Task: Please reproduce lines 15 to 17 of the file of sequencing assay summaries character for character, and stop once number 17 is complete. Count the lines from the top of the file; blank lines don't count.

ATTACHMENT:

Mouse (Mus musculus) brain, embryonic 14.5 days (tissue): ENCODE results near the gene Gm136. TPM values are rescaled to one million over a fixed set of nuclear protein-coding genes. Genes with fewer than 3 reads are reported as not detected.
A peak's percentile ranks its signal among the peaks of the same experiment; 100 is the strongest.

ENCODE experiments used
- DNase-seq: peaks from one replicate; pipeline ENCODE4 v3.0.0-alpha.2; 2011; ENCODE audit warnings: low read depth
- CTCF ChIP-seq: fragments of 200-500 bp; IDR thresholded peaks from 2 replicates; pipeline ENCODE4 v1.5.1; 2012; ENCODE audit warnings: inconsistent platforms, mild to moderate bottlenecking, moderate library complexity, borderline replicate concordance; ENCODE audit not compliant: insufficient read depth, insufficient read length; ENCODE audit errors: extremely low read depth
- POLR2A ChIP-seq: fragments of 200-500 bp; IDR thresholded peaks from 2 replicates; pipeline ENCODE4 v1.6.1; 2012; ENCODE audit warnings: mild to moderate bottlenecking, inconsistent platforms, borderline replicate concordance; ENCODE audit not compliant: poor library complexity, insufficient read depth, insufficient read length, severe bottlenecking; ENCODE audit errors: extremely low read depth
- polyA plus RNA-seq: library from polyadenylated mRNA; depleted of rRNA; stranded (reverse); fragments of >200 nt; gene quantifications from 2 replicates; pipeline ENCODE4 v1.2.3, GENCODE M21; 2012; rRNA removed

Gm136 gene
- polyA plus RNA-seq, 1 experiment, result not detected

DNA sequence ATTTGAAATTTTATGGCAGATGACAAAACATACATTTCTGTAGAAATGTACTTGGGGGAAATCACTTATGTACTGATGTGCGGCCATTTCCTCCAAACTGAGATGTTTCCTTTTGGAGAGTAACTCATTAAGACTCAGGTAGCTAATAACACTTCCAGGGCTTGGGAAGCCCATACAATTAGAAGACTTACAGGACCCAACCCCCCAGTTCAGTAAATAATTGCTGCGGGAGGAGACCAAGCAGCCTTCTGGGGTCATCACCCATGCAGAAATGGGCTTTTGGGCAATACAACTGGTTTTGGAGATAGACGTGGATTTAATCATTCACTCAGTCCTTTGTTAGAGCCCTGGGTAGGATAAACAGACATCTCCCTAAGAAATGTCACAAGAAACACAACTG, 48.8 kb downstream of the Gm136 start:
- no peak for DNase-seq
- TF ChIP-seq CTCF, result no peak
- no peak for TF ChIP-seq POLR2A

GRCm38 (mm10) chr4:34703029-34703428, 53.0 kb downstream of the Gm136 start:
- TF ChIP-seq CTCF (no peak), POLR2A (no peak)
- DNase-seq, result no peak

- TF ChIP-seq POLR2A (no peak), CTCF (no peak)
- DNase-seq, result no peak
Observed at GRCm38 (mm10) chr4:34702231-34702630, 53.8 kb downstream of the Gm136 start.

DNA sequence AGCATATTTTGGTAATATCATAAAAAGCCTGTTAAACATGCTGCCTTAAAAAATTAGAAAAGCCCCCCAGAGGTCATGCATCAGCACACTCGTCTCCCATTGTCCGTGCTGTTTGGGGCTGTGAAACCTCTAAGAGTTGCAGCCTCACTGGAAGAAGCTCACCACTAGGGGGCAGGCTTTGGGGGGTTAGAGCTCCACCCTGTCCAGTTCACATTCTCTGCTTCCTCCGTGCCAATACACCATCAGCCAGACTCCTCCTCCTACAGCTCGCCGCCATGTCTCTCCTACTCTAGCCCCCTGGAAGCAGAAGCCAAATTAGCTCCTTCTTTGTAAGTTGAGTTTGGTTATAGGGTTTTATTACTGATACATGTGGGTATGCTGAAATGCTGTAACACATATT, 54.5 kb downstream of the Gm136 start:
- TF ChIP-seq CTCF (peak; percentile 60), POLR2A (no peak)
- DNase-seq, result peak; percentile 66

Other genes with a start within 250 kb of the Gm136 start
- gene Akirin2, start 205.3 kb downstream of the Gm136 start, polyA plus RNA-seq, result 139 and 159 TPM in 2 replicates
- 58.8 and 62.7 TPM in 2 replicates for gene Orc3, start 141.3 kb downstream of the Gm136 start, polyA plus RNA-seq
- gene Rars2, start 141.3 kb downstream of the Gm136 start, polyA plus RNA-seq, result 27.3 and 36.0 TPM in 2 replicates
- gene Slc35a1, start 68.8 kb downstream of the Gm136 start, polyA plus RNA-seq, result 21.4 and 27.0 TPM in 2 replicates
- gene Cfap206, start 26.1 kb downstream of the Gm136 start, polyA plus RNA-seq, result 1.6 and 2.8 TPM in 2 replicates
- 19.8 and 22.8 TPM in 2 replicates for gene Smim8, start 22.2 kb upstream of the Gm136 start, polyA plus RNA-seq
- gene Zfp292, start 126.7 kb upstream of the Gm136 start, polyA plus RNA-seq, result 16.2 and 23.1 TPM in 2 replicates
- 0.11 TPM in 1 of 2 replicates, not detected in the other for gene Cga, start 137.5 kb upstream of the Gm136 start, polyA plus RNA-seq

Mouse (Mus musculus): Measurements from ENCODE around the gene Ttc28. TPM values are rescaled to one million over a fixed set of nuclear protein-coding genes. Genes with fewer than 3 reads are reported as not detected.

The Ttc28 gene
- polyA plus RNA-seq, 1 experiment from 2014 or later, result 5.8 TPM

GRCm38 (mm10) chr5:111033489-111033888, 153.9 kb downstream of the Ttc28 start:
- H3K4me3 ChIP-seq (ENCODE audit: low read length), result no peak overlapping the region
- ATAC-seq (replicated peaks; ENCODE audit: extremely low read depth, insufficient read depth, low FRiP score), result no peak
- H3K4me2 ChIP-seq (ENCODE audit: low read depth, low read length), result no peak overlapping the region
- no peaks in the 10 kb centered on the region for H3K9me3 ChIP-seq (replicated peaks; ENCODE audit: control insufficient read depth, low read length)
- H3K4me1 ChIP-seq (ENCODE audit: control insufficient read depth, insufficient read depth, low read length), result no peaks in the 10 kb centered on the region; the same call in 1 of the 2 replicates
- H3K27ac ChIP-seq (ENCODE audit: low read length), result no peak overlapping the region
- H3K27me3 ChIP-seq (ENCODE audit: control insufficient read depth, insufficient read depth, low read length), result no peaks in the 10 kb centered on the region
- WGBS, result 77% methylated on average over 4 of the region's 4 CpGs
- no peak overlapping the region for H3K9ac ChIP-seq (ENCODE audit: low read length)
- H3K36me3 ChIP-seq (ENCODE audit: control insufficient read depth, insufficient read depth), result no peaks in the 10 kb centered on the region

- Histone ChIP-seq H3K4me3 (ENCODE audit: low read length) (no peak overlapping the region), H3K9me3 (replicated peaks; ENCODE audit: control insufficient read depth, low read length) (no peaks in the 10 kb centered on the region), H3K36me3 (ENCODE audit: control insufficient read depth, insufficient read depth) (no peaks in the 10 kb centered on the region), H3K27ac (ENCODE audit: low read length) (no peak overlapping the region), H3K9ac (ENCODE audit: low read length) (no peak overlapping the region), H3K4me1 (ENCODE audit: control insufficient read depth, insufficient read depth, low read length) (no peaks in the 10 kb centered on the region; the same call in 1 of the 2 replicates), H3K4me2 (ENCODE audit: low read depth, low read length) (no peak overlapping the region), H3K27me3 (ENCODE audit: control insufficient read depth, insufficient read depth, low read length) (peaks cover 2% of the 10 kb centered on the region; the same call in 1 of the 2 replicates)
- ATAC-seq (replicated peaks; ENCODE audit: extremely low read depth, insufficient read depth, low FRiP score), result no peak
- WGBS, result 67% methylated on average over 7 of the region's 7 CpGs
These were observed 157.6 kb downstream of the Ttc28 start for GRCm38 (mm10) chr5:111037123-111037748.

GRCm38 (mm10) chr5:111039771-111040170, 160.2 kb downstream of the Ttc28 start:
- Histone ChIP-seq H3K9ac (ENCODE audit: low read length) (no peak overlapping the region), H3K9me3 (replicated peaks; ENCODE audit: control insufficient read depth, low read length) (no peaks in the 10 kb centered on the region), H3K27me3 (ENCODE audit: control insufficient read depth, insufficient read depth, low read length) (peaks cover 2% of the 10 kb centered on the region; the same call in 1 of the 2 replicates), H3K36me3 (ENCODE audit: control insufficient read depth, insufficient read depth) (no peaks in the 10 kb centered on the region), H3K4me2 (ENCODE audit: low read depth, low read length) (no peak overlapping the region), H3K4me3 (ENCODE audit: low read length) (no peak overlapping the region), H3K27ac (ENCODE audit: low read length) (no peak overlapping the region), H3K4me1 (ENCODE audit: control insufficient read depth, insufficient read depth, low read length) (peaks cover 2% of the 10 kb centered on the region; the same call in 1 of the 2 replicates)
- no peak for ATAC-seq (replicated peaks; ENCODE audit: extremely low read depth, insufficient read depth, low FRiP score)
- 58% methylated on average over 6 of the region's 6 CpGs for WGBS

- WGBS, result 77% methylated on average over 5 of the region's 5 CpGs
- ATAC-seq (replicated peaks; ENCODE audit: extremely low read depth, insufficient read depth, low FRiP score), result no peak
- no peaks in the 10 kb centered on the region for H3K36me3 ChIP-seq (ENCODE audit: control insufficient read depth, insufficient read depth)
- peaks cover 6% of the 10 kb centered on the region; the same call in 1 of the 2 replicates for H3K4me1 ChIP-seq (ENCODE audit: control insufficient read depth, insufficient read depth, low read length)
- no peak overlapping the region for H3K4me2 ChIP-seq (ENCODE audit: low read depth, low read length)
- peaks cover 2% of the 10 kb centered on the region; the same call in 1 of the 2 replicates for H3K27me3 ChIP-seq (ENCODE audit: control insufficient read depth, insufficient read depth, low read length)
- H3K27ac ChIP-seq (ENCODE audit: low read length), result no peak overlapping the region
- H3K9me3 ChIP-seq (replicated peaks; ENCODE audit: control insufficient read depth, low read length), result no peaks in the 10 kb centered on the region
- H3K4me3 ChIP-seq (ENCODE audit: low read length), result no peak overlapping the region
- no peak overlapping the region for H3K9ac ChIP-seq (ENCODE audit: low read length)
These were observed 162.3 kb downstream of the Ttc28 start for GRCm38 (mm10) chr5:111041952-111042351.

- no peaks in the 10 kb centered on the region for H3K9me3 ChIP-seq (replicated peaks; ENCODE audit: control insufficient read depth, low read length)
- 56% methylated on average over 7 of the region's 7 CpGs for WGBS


- TF ChIP-seq CTCF (no peak), POLR2A (no peak)
- DNase-seq, result no peak

- TF ChIP-seq POLR2A (no peak), CTCF (no peak)